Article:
Groceries Code Adjudicator Debate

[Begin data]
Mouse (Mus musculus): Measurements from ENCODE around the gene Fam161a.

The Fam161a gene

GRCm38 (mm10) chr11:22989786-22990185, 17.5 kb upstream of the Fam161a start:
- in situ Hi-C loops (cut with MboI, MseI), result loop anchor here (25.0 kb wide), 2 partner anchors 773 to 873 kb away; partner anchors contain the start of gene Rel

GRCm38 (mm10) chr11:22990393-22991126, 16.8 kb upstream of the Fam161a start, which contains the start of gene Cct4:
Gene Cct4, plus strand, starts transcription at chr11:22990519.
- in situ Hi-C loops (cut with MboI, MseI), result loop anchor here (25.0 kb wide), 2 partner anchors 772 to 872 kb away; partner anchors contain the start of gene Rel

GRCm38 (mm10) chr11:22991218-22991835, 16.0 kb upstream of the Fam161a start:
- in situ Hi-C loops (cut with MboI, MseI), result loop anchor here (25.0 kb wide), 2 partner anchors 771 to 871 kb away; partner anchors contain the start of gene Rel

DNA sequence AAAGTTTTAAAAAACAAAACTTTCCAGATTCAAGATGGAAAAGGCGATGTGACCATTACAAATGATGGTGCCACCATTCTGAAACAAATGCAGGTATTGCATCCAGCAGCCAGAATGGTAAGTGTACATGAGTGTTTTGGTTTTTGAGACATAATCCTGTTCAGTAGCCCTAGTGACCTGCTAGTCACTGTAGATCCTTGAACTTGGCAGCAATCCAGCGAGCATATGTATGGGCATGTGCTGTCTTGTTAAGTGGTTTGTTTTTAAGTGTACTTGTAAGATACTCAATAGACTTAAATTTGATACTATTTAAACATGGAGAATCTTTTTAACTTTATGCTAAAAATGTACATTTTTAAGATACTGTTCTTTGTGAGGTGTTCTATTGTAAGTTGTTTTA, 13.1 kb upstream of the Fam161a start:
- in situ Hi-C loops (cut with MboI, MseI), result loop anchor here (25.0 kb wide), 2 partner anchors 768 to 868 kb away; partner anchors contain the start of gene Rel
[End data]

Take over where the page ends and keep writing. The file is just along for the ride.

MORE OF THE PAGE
Speaking in a debate on the grocery adjudicator, Neil Parish asks when it will be introduced as supermarket customers want to be sure that a fair amount of the money is paid to food producers.Neil Parish (Tiverton and Honiton) (Con): I welcome this debate, introduced by my hon. Friend the Member for South Staffordshire (Gavin Williamson), because it is so necessary that the question of an adjudicator should be discussed. Many hon. Members have made the point that the issue has cross-party support, and with other hon. Members I urge the Minister to give a clear timetable of exactly when the grocery adjudicator will come into being. It is essential that we send the right message to the industry, supermarkets and consumers.Many hon. Members have said that we are all champions of the consumer, because our constituents and voters are all consumers, and they are keen to get a good deal. They are keen to ensure that when they buy from supermarkets, a fair amount of the money goes back to those who produce the goods-the meat, milk, vegetables and so on. They want a fair share to go into the pockets of those who produce the goods.Philip Davies: My hon. Friend will know that the supermarket industry is worth about £130 billion a year. If the outcome of having an ombudsman is that a bigger slice of the cake goes to producers, and they receive perhaps only 1% more income, that will add £1.3 billion to food bills. Given that people are already struggling to pay their bills at this difficult time, why does my hon. Friend want to add another £1.3 billion to people's food bills, including those of his constituents?Neil Parish: Quite the opposite. I do not want to add another £1.3 billion to consumers' bills, but to make sure that the supermarkets are not taking £1.3 billion extra in profit from the overall trade when they are not entitled to it. They have used their muscle in the marketplace to drive down the price that they pay producers. To be perfectly honest, I have no sympathy with my hon. Friend's position. Tesco has 32% of the retail trade, and if that is not a huge monopoly position, I will eat my hat.Andrew George: Is it not telling that, in the teeth of the most recent recession, the largest supermarkets were posting record profits?Neil Parish: Absolutely. I welcome the hon. Gentleman's comment. Again, to take a wonderful, if perhaps slightly overused, word, this is all about fairness. The supermarkets have huge investments, and they are entitled to a fair profit, but if they use their situation to drive prices down for the producer and keep prices up for the consumer, they are taking too much out of the market.Those of us who represent rural constituencies very much want agriculture and the growers to get a fair deal from the marketplace. I spent 10 years in the European Parliament; we can talk about the common agricultural policy and about whether we should be subsidised. In the end, however, it would be far better if farmers did not have to be supported through a subsidy. What they actually want is a fair deal from the marketplace.Historically, the previous Government held an inquiry in their early days into Milk Marque, a large co-operative that bought 37% of the milk in this country. Subsequently, the Office of Fair Trading split the organisation up because it was considered a monopoly. We now have a supermarket with 32% of the trade in this country, but it is not considered a monopoly. I am not going to push the Government to go to war with Tesco, and nor do I want to go to war with Tesco, but I want to put clearly on the record that we must stop being so mealy-mouthed about these things, because, in the end, these guys have huge power.My hon. Friend the Member for South Staffordshire put it very well when he talked about his pottery business. He said he had a large buyer, who had come along and said, \\I'm not going to accept the deal that we've done. I want to pay you less. I want to pay you late. That is the deal. Take it or leave it.\\ That is what the adjudicator needs to sort out as far as food production is concerned. They have to make sure that buying power and scale do not drive prices down.When the supermarkets decide to have a price war, all consumers are grateful. I would be the last to say that such things should not happen, because that is competition. However, when the supermarkets go into that price war, they must not turn around and tell producers, \\Okay, we're having a war with our neighbouring supermarkets, so we will drive down the price we pay you.\\ They then drive prices down to below the cost of production. Milk prices are now 3p or 4p below the cost of production. Pig prices are £20 per pig below the cost of production. Cereal prices are probably the highest we have seen for many years, if not the highest we have ever seen. That is adding to industry's costs, but it is not reflected in the price that the supermarkets and big buyers pay producers. That is why we are so keen to have an adjudicator.I agree with my hon. Friend and other Members that the adjudicator must have real teeth so that they can take action to stop abuses. I do not think that there will be a huge bureaucracy and a huge problem, provided that the adjudicator has the right muscle and teeth. If they do, they will not need to be used in most cases, because the producer, processor or whoever will be able simply to threaten to go to the adjudicator. That is when the system will really work-not when people have to go through the whole process. People need to be able to go to somebody who can check what is happening.Smaller producers, in particular, do not need necessarily to declare exactly who they are. I know that that is a more difficult issue, but there is such huge pressure on smaller producers to avoid being targeted by those with power in the market. Edward Heath, who was perhaps not always the most popular man in the world, spoke about the unacceptable face of capitalism, but is what we are talking about perhaps not the unacceptable face of the market? As a Conservative, it is perhaps dangerous for me to talk of such matters, but if there are huge, dominant players in the market, smaller producers can be pushed out of business.I am sure that the adjudicator will be welcomed across the House, but I have one final point for the Minister, to which I am sure he will respond when he sums up. I thank my hon. Friend the Member for South Staffordshire for raising this essential issue, but I wonder whether we can have a real time scale for the Bill. It was to have been published before Easter, and I accept that Easter is coming and that we are obviously not going to see it. When will it come out? How long will the draft stage take? One or two Members, including the hon. Member for Ynys Môn (Albert Owen), asked whether we need a draft and whether the issue is being kicked into the long grass. I do not believe that it is, but the Minister needs to reassure us of that, because many people are pinning great hopes on the adjudicator.| Hansard